Cruising along nicely. If it was not for those rotten foreigners and their bloody banks you would have to think the Australian economy was cruising along nicely. The employment figures out this morning were all that a government would normally hope for — virtually no change by any of the statistician’s measures of actual, seasonally adjusted and trend unemployment rates.

So good are the figures, in fact, that under normal circumstances the Reserve Bank would be getting worried that past interest rate rises were not working as effectively as they had hoped. But any concern about future inflation on the home front has for the time being been made irrelevant by those financial developments elsewhere. Dealing with rampant inflation caused by a massive explosion in the money supply internationally will be a problem for further down the track. Some time like an Australian election date in two years time!

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In the meantime the employment and unemployment figures back up the findings of the International Monetary Fund that Australia is growing much more than most of the world even if the rate of growth has slowed. Western Australia in particular along with the Northern Territory and Queensland are seeing to that. Not only do those three have the lowest unemployment rates (along with that home of the public service the ACT) but the proportion of people participating in the work force is substantially higher as well.

Unemployment and participation rates:


Rating political performance. I have a new way of putting interest into those essentially dull and boring presidential television debates since reading the work of two American academics called Conversational Blindness: Answering the Wrong Question the Right Way. What Todd Rogers and Michael I. Norton from Harvard set out to discover is how politicians get away with not answering questions when appearing on television. What happens, they wondered, when people try to “dodge” a question they would rather not answer by answering a different question? They conducted two experiments demonstrated this conversational blindness – listeners’ surprising failure to notice such dodges – and explored the interpersonal consequences of this phenomenon.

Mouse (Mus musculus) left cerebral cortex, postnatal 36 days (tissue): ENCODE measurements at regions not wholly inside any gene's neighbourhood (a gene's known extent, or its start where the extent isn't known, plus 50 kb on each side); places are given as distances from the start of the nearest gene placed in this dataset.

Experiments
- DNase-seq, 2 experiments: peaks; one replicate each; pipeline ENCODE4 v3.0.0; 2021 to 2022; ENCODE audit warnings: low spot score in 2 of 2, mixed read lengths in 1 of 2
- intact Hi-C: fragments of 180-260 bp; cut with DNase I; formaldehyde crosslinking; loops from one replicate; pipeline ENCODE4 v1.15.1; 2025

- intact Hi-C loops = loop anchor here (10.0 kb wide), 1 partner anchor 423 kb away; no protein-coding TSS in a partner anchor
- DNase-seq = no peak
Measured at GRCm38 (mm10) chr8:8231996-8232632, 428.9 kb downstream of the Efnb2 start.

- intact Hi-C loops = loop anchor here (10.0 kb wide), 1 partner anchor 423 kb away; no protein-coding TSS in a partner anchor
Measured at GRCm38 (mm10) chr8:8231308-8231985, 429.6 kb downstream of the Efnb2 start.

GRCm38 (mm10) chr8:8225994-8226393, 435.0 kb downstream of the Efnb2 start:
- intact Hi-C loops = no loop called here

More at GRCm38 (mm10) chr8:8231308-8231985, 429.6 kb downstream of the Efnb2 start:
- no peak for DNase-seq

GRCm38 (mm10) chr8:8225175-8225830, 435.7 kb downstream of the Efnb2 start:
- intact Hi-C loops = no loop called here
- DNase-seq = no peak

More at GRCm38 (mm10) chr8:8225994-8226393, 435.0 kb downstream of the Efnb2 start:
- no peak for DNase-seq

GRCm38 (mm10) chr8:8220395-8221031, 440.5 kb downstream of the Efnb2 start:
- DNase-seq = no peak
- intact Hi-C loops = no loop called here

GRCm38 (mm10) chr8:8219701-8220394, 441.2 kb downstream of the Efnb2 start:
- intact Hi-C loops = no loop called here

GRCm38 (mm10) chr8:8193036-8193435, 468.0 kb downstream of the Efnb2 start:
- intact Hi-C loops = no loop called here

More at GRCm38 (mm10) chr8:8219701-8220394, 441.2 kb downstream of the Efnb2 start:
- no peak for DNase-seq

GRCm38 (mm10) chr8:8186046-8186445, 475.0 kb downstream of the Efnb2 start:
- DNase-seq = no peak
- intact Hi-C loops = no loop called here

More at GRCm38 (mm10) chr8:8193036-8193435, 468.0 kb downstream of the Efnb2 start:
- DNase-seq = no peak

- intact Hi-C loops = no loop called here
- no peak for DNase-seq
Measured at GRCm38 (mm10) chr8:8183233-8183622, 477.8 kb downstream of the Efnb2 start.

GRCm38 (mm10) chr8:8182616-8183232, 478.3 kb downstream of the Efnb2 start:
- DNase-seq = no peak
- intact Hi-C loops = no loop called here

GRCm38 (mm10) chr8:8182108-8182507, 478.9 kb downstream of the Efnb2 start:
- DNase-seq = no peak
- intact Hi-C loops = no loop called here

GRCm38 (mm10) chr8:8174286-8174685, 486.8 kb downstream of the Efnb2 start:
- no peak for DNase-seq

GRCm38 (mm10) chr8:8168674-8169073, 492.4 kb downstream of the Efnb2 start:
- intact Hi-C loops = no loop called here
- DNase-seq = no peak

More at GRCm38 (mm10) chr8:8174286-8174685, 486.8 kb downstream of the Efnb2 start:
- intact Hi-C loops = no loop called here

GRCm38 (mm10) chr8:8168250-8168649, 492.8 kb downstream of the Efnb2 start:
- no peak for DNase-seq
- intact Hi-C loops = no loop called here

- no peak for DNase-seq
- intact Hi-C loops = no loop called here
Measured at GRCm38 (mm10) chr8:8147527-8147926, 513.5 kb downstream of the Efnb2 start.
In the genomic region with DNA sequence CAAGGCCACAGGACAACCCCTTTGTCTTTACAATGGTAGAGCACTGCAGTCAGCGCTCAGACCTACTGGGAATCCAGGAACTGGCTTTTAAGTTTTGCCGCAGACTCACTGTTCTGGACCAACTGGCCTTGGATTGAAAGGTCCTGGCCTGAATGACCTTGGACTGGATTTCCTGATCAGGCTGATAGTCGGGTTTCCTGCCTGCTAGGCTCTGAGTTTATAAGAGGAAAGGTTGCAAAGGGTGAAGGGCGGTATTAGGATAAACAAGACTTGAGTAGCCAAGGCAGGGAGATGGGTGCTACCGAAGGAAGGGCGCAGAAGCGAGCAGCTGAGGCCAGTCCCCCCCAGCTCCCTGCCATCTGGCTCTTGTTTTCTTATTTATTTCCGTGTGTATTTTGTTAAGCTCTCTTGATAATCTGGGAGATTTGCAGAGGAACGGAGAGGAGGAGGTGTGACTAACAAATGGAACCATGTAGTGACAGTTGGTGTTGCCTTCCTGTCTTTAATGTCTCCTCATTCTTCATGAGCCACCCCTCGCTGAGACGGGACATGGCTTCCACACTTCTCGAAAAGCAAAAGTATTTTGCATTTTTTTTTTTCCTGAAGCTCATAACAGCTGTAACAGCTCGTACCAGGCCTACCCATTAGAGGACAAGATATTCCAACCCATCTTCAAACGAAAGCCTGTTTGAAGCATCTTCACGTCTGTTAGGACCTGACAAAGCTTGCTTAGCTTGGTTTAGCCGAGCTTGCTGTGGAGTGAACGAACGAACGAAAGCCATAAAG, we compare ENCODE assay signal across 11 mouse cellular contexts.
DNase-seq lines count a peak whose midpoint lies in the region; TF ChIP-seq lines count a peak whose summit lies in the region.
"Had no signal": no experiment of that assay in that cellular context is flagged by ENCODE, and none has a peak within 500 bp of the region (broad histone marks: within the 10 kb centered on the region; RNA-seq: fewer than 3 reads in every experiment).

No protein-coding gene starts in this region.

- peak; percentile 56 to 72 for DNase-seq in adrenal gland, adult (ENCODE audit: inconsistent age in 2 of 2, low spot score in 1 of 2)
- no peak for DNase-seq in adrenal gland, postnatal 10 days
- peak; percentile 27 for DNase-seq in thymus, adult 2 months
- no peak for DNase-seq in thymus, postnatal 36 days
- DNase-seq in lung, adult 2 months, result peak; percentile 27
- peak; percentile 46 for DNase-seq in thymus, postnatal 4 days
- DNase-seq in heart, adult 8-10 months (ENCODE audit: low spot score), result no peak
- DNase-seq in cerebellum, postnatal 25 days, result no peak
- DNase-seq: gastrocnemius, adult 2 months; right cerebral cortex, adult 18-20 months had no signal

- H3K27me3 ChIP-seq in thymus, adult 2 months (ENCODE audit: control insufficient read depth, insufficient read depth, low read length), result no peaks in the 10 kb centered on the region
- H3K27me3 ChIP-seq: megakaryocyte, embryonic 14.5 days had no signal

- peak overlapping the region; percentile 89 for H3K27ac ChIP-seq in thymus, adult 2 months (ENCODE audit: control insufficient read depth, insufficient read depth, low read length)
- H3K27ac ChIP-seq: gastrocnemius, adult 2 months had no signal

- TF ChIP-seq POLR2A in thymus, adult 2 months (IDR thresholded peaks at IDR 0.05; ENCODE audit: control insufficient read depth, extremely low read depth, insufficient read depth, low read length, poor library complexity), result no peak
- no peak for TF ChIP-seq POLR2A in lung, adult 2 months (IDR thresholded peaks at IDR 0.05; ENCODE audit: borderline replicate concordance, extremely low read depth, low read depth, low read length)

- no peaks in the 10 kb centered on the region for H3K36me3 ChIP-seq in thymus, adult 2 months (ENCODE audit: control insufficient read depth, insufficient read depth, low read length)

They found that listeners viewed successful question-dodgers as positively as speakers who actually answered the question they are asked, but were not blind to all efforts to dodge: They both noticed – and punished – particularly egregious attempts. More troublingly, listeners preferred speakers who answered the wrong question well over those who answered the right question poorly.

I think it is one of those research papers that everyone interested in politics should read for it helps those of us who hate politicians dodging the hard questions from getting angry. Instead you can marvel, like I did yesterday, at the skill with which Barack Obama employs to take advantage of conversational blindness. That man has to be one of the best ever at sounding great while saying absolutely nothing.

The Costello Memoirs. “Hey Richard, You should try Google’s new Book Search facility … try “The Costello Memoirs” one of my readers emailed me yesterday. And being an obedient fellow I promptly did so and found ” Your search — “The Costello Memoirs” — did not match any documents.” As my correspondent asked, it is really that irrelevant?

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Peter Fray
Peter Fray
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